Usually I would tell you a little about each story, and/or about why I liked them so much, but these bite-sized pieces of entertainment are so short, I feel you need to go into them blind, as I did, and take from them what you will. I hope, (and I'm pretty darn sure), that you're going to like them as much as I, (and nearly everyone else who has read this book), did! If you like your short stories to be short, original, and have occasional punches to your gut? I doubt you could find a better volume than this.

 

My highest recommendation!

 

Get your copy here: THE SEA WAS A FAIR MASTER

 

*I bought the Kindle version of this book with my hard earned cash, but then the author offered to send me a paper copy with no strings attached, and I accepted.*

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review 2019-01-15 18:59
Ghost Story by Peter Straub
Ghost Story (Audio) - Peter Straub,William Windom

I originally read this book back in my early 20’s, back before I obsessively reviewed everything I read, and the only thing I could remember about it was an intense feeling of boredom. I later tried to read Mystery and Julia thinking it was me and not the writing. But I couldn’t get through either of those without wishing they’d end with every page I struggled through. At that point, I put Peter Straub down for good. Or so I thought. Back in December, I decided to use my Audible credit on Ghost Story to torture myself, it turns out.  Also, my book buddies were reading it and talked me into joining them but truly I only have myself to blame for thinking I’d matured enough to enjoy it now. Haha. Jokes on me! It was just as boring the second time around. Maybe even moreso . . . 

 

It was just as tedious as I’d remembered. It was so plodding, so slow to me, that I hadn’t realized I had sleep-read the last third. I had to rewind the entire seven hours of this audio because I was left so confused at the ending (who were these people and what the hell was going on?!). SEVEN HOURS. I want them all back and the previous seven too, ffs! What is the matter with me? At any rate, once I forced myself to listen again, this time with all of my faulty listening skills, the book made a lot more sense to me but it was still not very interesting. I tried, damn how I tried, but apparently not all books are made for every reader. Someday I will learn this about myself.

 

This book is not really a ghost story in the traditional sense. It’s about a group of elderly fellows who call themselves “The Chowder Society”. They spend nights sharing “ghost stories” with each other, smoking cigars, drinking spirits and keeping secrets as old fellows do, I suppose. I don’t really know as I’m not an old fellow. The old friends who tell the tale are most definitely haunted but they are haunted more by something that happened in their youth. Something they cannot escape, mwahaha. I don’t want to give the thing away so that’s all I’m saying about that. When the book begins one of the old fellows in the club has died and this stirs up a series of events and endless pages of tangents and memories in which the reader gets dragged along until the conclusion eventually happens. It’s easy to get lost and confused in this story so do yourself a favor and either DNF it or pay very close attention. Don’t be like me.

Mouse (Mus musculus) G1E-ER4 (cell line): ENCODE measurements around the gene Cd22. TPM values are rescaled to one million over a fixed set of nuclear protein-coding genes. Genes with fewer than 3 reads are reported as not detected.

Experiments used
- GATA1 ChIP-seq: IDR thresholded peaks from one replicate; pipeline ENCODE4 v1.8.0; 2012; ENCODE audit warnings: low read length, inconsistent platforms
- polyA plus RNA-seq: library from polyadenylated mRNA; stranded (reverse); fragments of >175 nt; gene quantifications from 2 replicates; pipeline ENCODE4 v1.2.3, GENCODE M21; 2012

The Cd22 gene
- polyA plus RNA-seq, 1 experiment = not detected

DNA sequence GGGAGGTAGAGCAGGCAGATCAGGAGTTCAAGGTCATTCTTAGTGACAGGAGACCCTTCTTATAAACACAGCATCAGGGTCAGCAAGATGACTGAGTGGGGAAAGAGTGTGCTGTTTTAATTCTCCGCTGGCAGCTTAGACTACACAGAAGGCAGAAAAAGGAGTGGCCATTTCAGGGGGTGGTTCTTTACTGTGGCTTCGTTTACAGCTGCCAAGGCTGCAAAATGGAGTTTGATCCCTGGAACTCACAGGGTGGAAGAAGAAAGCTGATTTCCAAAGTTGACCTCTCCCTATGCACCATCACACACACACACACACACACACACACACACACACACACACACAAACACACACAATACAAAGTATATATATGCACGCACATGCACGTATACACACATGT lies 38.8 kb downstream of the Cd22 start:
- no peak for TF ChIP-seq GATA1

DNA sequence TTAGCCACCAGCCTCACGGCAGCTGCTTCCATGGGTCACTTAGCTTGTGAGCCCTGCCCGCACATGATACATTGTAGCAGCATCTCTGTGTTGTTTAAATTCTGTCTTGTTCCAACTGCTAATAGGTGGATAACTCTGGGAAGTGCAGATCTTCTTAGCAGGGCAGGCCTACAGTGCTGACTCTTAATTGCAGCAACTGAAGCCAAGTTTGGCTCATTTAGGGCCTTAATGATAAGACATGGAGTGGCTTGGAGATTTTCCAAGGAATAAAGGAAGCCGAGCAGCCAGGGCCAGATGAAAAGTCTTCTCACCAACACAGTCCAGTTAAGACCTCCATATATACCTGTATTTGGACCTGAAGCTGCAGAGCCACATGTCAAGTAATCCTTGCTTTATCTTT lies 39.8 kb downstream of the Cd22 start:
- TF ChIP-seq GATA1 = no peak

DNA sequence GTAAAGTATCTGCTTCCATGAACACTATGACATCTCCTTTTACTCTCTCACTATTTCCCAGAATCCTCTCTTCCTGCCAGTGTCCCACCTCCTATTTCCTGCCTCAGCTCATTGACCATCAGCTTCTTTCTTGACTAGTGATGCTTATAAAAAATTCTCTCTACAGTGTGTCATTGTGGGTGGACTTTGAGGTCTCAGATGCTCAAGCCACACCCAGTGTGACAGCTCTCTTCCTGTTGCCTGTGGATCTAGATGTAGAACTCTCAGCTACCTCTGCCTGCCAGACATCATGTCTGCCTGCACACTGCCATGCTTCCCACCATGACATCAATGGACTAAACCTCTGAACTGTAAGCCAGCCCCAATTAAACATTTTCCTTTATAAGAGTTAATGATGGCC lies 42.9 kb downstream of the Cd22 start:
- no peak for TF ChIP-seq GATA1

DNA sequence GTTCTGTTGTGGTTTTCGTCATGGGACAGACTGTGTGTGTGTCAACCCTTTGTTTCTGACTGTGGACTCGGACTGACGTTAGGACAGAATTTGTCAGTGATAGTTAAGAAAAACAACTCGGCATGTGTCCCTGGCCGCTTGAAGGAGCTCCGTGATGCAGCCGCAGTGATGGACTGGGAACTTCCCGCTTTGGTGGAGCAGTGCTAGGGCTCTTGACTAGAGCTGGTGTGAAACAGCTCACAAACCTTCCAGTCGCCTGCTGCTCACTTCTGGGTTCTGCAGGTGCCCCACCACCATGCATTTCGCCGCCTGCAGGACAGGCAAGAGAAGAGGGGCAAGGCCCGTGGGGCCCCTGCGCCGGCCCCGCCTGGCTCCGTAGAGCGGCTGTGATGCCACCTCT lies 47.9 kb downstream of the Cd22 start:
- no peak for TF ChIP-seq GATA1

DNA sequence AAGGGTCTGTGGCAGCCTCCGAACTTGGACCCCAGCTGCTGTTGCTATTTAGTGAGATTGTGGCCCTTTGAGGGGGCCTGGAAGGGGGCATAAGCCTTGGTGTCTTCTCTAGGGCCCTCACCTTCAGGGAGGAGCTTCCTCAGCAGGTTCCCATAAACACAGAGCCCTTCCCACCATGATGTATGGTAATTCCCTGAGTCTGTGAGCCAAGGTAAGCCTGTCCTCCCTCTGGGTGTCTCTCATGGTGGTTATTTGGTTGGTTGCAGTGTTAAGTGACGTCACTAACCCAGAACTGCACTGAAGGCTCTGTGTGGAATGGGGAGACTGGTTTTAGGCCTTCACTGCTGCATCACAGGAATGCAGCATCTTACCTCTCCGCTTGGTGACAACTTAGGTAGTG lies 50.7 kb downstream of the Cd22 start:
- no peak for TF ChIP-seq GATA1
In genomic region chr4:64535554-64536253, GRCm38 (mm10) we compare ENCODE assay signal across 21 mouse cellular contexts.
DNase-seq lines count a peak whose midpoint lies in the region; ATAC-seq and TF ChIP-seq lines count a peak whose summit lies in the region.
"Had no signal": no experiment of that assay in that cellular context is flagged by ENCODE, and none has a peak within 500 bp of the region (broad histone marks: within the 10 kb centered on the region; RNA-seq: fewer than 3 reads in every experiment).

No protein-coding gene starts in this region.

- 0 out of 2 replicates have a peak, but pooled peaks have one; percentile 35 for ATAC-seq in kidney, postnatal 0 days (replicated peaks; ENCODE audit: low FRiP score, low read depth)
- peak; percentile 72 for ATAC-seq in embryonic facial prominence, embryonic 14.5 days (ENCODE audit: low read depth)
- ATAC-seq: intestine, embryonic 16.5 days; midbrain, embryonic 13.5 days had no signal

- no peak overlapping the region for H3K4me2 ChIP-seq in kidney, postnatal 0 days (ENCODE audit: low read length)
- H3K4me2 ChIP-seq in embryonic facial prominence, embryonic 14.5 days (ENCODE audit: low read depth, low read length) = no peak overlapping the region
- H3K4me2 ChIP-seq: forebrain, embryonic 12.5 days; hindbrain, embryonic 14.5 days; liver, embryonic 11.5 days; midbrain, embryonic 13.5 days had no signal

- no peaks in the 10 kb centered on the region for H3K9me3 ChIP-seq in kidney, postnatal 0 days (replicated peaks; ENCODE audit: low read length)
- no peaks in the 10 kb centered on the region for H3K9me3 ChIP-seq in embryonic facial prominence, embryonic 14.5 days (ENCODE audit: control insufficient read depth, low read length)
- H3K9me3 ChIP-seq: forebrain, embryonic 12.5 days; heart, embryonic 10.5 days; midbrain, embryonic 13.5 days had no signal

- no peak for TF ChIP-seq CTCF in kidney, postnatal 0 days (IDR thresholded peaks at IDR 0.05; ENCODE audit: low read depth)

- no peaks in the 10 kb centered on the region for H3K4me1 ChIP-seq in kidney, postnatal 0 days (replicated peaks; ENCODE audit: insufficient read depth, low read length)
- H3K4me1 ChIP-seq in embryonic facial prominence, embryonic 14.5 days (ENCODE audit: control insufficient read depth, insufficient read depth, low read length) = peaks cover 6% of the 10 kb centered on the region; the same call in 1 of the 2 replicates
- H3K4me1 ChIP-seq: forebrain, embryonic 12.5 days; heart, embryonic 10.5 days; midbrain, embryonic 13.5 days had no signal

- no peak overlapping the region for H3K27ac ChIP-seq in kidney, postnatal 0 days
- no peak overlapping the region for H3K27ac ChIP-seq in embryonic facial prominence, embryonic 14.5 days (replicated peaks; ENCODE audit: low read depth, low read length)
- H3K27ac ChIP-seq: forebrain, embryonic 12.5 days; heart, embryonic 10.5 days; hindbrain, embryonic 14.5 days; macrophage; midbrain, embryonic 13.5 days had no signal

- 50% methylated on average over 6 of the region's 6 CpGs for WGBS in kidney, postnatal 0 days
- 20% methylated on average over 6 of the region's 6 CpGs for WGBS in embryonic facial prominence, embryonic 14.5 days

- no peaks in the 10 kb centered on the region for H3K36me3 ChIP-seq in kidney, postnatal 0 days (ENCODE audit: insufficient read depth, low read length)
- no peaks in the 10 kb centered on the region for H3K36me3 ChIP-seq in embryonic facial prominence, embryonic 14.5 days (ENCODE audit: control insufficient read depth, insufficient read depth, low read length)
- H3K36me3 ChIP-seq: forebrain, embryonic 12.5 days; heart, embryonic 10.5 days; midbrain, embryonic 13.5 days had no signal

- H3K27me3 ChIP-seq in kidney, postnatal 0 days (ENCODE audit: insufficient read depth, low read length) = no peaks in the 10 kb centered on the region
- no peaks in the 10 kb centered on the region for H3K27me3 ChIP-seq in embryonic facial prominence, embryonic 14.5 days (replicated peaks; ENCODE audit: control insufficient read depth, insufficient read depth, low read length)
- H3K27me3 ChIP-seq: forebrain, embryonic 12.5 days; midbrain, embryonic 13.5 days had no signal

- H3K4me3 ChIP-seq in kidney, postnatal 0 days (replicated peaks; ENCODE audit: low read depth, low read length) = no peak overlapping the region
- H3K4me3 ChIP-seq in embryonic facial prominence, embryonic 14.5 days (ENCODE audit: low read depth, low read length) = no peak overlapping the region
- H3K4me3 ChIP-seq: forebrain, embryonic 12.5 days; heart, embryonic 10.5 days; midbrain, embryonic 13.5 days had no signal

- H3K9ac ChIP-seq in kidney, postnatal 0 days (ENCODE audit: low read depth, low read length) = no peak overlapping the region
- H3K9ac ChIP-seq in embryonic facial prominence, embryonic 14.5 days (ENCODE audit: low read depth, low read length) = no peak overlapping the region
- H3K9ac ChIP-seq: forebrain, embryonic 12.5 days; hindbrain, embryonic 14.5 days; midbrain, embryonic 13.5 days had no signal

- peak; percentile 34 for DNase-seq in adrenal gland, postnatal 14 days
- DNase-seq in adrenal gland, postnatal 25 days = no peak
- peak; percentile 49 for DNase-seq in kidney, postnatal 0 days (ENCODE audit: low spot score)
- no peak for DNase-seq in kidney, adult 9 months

I found some of the stories interesting and there are some disturbing and pervy bits that I found rather comical but the book just went on and on and I felt like I had been reading/listening to it for my entire life. Eventually it did come to an end though and for that I am grateful. My two friends enjoyed this book very much while all I did was complain about the old coots, their roving eyes and their cheating ways and bitch about how confused I was about the time jumps and the plethora of unnecessary characters popping in and out of the story. This may be the last time I’m invited to a buddy read again, lol. So what I’m getting at here is don’t go by my opinion because my taste is atrocious. Also, don’t sleep read your way through this because it will not make any kind of sense.